Hangman (2017)

  • Time: 99 min
  • Genre: Crime | Mystery | Thriller
  • Director: Johnny Martin
  • Cast: Al Pacino, Karl Urban, Brittany Snow

Storyline:

Decorated homicide detective Ray Archer (Al Pacino) and his partner, criminal profiler Will Ruiney, (Karl Urban) are tasked to catch one of the city’s notoriously vicious serial killers who is playing a twisted version of murder using the child’s game – HANGMAN, while crime journalist Christi Davies (Brittany Snow) reports on the crime spree, shadowing the detectives.

2 comments

  • “Have you noticed anything out of the ordinary?
    There’s a letter carved into her chest.
    A game of Hangman. “

    Mix the game show “Wheel of fortune” with a “Se7en” -ish thriller and you get a movie like “Hangman“. A film in which two detectives, Ruiney (Karl “Dredd” Urban) and Archer (Al Pacino), are chasing a ruthless serial killer. The victims are related to each other in a thoughtful way. Fortunately, there’s also this journalist Christi (Brittany “Bushwick” Snow) who provides the two seasoned detectives with ingenious clues at the right time. Probably that’s why she’s nominated for the Pulitzer prize. The crazy game the killer plays, is the famous “Hangman” game. And although Archer, as a retired detective, kills (no pun intended) his time while solving crossword puzzles in Latin, the solution of the puzzle doesn’t seem to be so self-evident.

    “Hangman” isn’t such a bad movie per se. To be honest, they succeeded in making it pretty exciting at certain times. But just like the game “Hangman”, its course is rather too linear and too obvious. The way some clues are found, is sometimes quite ridiculous. If all investigators were as inventive as this duo, solving murder cases would be a piece of cake. The most annoying thing in this film was the interference of the crime journalist Christi who, as a would-be authority in the field of murder cases, asked the right questions at the right time and interpreted clues in a perceptive way. The picture with the body of detective Ruiney’s wife contained such an obvious clue. It’s almost incomprehensible that these experienced detectives never noticed it. But no problem for our brilliant journalist. One look of her at the picture in question and she already knew what the others had overlooked.

    Even though Al Pacino isn’t written off as an actor yet and in my opinion he can still bring the quality of a feature film to a higher level thanks to his brilliant acting, his contribution here is somewhat a disappointment. “Manglehorn” is a perfect example of a film where Pacino demonstrated his class and professionalism as an actor. Even though this film is contentwise nothing to write home about, this class actor made it a fascinating spectacle. My conclussion was very simple. The film in question wasn’t necessary to prove that Pacino is an exquisite actor. This conclussion also applies to “Hangman“. The recruitment of sounding names guarantees the required media attention. But I’m not sure if this movie deserves that.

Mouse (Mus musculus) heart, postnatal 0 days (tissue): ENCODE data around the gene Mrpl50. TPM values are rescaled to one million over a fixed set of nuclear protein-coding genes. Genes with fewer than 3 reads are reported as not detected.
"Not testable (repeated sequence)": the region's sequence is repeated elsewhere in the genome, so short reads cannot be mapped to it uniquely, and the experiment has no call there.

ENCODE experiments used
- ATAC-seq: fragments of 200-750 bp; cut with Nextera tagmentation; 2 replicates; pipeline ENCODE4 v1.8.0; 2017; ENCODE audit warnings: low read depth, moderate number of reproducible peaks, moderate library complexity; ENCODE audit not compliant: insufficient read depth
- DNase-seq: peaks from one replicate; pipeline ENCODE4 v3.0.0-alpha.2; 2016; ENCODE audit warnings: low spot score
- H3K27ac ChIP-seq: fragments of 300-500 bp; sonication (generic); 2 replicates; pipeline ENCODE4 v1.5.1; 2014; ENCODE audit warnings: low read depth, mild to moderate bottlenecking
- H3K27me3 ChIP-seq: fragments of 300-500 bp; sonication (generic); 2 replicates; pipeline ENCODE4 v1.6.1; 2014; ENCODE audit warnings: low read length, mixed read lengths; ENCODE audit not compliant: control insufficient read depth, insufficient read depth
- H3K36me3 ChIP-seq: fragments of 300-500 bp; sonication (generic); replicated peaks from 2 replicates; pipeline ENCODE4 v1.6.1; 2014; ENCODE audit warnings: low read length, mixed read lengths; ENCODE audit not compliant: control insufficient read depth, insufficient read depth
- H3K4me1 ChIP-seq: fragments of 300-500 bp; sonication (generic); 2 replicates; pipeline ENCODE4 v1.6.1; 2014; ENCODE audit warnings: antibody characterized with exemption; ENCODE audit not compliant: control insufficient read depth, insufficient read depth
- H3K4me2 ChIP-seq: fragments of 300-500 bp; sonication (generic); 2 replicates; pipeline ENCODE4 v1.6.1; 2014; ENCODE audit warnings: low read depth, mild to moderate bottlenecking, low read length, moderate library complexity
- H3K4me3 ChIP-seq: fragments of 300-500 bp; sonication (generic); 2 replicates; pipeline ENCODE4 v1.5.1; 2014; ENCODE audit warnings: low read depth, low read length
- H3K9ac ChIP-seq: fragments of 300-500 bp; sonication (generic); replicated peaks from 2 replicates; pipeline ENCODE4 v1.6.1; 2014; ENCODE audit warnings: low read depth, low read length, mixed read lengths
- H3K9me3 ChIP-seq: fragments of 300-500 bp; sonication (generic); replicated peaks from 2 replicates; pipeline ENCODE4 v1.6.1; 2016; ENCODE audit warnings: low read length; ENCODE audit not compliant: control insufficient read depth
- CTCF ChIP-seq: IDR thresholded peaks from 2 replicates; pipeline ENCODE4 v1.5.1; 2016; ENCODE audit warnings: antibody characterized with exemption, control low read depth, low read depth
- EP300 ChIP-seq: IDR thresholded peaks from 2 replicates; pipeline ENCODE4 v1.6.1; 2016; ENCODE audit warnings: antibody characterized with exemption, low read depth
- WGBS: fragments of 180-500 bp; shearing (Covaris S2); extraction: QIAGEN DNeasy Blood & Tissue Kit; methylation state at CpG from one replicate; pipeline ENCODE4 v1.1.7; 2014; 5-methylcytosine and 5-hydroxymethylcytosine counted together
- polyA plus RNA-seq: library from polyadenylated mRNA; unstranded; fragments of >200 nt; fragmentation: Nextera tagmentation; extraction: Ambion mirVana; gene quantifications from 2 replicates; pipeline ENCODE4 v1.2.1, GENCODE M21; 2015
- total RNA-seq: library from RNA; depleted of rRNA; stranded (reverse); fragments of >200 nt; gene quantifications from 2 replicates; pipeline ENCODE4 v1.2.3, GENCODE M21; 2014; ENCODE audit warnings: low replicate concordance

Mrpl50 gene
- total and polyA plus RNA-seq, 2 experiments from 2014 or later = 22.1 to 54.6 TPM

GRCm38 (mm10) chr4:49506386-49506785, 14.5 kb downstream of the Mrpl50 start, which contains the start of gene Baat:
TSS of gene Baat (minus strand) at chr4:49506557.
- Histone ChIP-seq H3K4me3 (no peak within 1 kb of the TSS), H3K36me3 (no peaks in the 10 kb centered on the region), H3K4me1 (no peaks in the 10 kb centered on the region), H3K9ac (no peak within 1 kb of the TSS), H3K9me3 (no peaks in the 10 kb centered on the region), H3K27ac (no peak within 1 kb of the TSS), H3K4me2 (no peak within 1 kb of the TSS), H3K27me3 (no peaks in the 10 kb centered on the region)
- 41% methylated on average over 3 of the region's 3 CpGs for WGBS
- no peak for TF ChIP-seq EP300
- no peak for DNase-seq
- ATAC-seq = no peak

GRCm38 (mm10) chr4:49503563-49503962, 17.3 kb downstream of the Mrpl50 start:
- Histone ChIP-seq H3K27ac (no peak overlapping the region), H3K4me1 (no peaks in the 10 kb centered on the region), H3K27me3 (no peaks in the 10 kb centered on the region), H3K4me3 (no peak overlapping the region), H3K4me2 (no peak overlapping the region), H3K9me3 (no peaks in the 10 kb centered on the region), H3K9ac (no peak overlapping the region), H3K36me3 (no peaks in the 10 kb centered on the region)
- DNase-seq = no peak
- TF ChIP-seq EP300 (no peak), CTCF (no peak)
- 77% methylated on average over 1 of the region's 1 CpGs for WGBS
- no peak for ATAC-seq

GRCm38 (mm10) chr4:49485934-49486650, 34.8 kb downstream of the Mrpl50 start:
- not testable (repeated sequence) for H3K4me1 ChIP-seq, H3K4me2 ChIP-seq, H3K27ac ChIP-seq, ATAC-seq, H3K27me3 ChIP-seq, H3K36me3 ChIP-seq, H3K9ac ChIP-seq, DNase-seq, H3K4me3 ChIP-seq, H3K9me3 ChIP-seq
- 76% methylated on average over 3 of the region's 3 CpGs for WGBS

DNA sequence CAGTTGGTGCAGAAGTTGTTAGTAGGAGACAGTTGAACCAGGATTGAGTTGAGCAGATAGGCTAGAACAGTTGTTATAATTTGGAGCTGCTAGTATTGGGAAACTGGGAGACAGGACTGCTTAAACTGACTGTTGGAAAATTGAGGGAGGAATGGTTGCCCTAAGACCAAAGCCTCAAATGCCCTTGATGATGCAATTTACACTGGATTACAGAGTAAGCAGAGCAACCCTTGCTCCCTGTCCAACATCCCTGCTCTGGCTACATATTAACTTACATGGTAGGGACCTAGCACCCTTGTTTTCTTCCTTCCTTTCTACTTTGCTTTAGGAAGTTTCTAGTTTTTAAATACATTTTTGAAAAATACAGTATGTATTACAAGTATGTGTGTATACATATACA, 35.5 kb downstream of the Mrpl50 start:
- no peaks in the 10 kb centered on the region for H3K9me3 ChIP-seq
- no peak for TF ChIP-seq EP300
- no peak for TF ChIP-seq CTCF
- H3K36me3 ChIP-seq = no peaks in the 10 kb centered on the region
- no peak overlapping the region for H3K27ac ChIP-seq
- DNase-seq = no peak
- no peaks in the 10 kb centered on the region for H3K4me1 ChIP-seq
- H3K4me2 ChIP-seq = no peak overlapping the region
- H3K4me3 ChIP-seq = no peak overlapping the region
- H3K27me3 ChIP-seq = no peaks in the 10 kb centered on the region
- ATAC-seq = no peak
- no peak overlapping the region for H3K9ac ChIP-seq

Without Al Pacino, Karl Urban and Brittany Snow, this film would be nothing more than a typical Saturday night movie about a serial killer who’s fond of word games. The film will easily overshadow other crappy weekend films and certainly guarantees a pleasant evening in front of the tube. On the one hand it is recommended for lovers of the serial killer genre. On the other hand, the result is rather dull and uninspiring. Certainly not something to get excited about. And Al Pacino can’t fix it either.

    More reviews here : movie-freak.be

  • With a couple of car chases, the occasional fast cutting, and some tepid gore, I give you 2017’s Hangman (my latest review). In veracity, Hangman is the type of flick that David Fincher would watch and laugh his butt off in reverse envy.

    Hangman’s story involves just another sicko who murders people. Said murderer whose makeup seems laughable and trite, offs randoms according to the outline of a children’s guessing game called Hangman (hence the name of the film).

    Hangman, which could’ve been titled 11 PM (don’t ask), is like every other serial killer movie ever made. Its ending has a jolt or two but it’s not enough. Hangman is unoriginal, conventional, uninspiring, silly, and totally paint-by-numbers. Al Pacino stars and totes dyed hair, dyed goatee remnants, and a sleep-induced Louisiana accent.

    Hangman at ninety-eight minutes, feels just like a mediocre Law & Order episode (with an R rating of course). It has the obligatory police captain who is angry at his or her subordinates. It also has the obligatory detective who can’t seem to retire or is coming out of retirement for one last gig. Finally, Hangman has a journalist persona following investigators as they discover grisly bodies lined up for the slaughter. In the realm of the real world, this would never be allowed to happen.

    In truth, I couldn’t recommend Hangman unless I was paid to do so. Director Johnny Martin never seems to generate any tension or palatable intrigue throughout. With Hangman, Johnny boy fidgets relentlessly with image after image of darkened gruesomeness. It seems fitting considering that he can’t seem to light a scene so that the viewer has a clear idea of what’s going on.

    All in all, Hangman has blase acting from its side characters, a tired locale in the form of Atlanta (which masquerades as the The Bayou State), and an image of a continued clock that reminds everyone of Pacino’s past flop, 88 Minutes (“tic-tock, doc” ugh).

    Bottom line: Hangman is probably one of the dopiest thrillers since 2004’s Suspect Zero (that’s the pic where Aaron Eckhart whines on occasion). As a Redbox time spacer, it just can’t “hang”. Rating: 1 and a half stars.

    Rating: 1.5 out of 4 stars

    Check out other reviews on my blog: http://www.viewsonfilm.com

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